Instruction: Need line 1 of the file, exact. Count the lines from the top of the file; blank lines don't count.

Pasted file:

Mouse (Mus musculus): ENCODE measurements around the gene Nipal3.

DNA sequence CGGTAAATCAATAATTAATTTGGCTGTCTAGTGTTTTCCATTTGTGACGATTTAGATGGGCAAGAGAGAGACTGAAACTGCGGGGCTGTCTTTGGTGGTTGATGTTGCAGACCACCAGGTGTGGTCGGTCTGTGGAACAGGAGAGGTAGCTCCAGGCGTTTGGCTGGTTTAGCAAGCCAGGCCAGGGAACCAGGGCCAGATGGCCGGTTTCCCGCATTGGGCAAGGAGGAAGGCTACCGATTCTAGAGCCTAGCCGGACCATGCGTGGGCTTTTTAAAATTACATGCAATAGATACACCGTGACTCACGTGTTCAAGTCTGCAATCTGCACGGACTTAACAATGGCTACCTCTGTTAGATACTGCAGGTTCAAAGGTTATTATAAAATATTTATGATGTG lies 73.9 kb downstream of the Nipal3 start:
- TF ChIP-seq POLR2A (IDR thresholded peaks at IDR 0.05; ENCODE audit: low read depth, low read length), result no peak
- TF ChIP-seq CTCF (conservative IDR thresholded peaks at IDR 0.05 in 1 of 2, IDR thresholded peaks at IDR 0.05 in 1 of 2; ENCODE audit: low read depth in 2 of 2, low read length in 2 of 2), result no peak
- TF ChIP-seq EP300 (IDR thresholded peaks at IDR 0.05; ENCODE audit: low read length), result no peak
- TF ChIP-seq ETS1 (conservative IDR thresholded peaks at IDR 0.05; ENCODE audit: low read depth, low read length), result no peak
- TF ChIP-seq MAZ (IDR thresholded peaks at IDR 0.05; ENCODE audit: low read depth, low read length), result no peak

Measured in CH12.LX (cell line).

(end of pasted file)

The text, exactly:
Mouse (Mus musculus): ENCODE measurements around the gene Nipal3.